The thing that differentiates a JS supply chain attack from other forms is that, once the attacker installs their malicious code, victims are instantly affected. No action is required by the site administrator or site visitors. Code is being loaded per visit from the compromised server and the moment a code change is made, it is active in victim browsers.
This is different from application supply chain attacks or WordPress plugin supply chain attacks. An application supply chain attack needs a compromised application to be distributed before it exploits users. Desktop or mobile users need to upgrade to the new version before they are effected. Even if an auto-update is pushed out by the attacker somehow, there will be some delay before it is effective.
Do you recommend using the integrity code with fontawesome, analytics etc? Or are these safe to use?
Also say we add this integrity code when using the js, and if they update it will it stop working or would it give some kind of warning?
Will it be possible for you'll to add this to your plugin and on first time acan automatically add the integrity code and then later from the plugin itself allow us to regenerate the code of the js has changed.
Great questions. I'm actually having a conversation on twitter about this with Scott. Tough problems. If you use the code, you lose dynamic vendor updates. Thread is here: @mmaunder
Question 1: Ask the vendor.
Question 2: Yes it will stop working.
Question 3: We are giving this some thought.
Whilst I understand the threat and how it works. How do I know when these JS scripts are run, and what kind of things do they bring to my browser...
Make sure you trust them when you install. Once installed, you can use SRI to lock them down and they won't be able to change. However, see my comments to another commenter about the fact that you then prevent the vendor from dynamically updating the script. So check with them to make sure you can lock their script down.
That's very important to know, thanks. I take it that it doesn't affect scripts that you write or have copied from elsewhere, only ones that are present as part of a plugin or program coming from elsewhere?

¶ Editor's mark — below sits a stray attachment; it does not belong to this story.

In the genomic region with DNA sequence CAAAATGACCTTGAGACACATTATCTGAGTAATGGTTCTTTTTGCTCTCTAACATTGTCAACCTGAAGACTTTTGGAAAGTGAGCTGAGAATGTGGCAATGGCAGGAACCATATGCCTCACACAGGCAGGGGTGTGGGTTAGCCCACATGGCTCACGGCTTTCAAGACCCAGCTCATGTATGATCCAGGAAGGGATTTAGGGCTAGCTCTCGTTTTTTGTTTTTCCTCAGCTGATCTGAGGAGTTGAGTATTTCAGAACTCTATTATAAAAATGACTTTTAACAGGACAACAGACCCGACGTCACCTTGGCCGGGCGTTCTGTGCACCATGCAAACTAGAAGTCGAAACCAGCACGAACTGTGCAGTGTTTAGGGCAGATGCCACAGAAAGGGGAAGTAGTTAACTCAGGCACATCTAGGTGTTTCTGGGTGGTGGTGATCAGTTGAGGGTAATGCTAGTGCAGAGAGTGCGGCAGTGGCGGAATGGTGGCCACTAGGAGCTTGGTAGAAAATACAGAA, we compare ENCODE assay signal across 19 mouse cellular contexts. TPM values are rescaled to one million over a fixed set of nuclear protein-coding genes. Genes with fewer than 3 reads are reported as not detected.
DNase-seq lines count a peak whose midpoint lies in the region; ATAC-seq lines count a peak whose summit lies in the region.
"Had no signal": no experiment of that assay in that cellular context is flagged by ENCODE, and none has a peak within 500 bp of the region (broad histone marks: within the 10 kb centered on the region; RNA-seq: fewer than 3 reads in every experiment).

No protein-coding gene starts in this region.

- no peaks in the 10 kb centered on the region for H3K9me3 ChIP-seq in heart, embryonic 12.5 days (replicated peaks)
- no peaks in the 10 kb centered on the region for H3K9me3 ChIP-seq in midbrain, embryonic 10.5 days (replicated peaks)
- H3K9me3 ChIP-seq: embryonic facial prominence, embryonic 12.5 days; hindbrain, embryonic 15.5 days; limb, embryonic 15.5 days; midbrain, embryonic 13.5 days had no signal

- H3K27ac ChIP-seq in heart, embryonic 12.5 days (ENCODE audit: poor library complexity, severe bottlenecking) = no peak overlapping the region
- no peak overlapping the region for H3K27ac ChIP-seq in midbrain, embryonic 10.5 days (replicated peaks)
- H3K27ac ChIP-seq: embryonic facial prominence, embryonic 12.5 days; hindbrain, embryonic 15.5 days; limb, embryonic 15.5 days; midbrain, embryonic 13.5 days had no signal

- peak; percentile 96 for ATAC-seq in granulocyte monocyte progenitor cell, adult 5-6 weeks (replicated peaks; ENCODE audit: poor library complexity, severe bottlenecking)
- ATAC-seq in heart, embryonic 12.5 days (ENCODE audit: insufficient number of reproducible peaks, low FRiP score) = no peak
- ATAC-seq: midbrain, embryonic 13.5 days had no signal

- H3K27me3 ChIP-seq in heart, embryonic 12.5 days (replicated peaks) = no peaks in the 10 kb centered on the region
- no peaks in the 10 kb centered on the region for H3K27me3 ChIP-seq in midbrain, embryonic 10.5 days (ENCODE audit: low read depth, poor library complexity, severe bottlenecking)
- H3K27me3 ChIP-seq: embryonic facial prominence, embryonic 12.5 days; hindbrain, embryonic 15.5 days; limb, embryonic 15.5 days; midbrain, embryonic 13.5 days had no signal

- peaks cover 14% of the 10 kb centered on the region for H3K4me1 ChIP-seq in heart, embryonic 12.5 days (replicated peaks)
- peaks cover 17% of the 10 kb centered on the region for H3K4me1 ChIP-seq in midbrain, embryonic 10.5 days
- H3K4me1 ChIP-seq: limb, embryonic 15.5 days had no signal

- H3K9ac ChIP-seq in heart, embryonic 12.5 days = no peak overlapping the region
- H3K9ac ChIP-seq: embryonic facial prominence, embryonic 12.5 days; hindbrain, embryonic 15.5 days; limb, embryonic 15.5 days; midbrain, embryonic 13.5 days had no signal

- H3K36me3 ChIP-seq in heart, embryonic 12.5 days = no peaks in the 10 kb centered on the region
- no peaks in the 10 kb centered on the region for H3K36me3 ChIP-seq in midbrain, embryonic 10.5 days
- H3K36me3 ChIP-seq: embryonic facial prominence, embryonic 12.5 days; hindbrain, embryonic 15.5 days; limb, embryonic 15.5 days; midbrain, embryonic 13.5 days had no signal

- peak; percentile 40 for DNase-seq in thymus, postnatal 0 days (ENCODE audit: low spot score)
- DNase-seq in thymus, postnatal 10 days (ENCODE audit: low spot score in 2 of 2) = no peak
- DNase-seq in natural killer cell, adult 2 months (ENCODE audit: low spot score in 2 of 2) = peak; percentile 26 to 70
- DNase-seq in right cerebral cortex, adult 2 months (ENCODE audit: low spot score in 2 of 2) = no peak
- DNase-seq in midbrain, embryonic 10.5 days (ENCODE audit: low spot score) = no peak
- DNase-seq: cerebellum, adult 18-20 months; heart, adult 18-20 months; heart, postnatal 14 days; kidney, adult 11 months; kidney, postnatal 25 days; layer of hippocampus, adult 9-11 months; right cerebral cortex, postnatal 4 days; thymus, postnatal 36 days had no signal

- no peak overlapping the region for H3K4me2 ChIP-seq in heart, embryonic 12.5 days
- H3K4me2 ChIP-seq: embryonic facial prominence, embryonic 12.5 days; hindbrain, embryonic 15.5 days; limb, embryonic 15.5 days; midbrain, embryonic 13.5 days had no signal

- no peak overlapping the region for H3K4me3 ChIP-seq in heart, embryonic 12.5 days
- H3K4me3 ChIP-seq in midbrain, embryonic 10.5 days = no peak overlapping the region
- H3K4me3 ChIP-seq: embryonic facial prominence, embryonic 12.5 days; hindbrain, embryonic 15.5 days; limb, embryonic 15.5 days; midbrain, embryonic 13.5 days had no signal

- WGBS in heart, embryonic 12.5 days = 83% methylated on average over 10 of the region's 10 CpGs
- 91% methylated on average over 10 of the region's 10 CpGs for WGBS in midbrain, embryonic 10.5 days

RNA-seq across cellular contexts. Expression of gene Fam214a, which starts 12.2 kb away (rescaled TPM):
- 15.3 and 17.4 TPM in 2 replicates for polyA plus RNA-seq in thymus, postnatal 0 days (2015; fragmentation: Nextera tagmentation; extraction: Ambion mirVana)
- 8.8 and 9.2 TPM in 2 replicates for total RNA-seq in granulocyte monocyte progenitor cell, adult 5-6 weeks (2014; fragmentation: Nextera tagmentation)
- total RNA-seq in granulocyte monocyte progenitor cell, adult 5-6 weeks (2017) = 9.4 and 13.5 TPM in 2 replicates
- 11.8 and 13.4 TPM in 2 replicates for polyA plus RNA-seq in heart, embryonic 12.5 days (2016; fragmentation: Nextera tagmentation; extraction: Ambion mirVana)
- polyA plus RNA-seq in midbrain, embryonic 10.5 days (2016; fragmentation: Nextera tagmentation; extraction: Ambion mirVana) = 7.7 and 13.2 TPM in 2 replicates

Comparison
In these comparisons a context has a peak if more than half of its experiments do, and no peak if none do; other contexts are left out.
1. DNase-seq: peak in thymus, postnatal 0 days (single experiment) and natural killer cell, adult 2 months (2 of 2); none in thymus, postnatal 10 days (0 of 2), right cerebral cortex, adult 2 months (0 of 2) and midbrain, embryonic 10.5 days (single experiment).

It affects all scripts. Anything served from a web server can be compromised and if you don't control the script and it comes from an outside source, if you can you should lock it down.
I know I am a nerd because this was fascinating! To SRI or not to SRI? Well as they say when it comes to trusting anyone/anything, trust but verify.
Is there a way to have two allowable SRIs? One for the current release and one for the next release? This would depend on the vendor sending this out before the update, but that small process change would ensure only trusted code. I suppose an SRI go-live timer could control this....
I really do like that vendors can patch/optimize/improve their supply chain based scripts without manual effort from me, but the trade off is clear. This is probably my inner couch potato...
Thanks for another great article!
Interesting thought. The problem is that the vendor doesn't know what a future release's code would look like so it's not possible to compute the hash.
But you've got me thinking. Having the vendor use offline developer keys to sign the code is an interesting idea.
Thank you for this article. I just learned what blockchain and crypto-mining are in the last 2 weeks thanks to a continuing education class. I was wondering how to determine if any of my WordPress sites are using external scripts so I can add SRI if necessary?
Just view source and search for `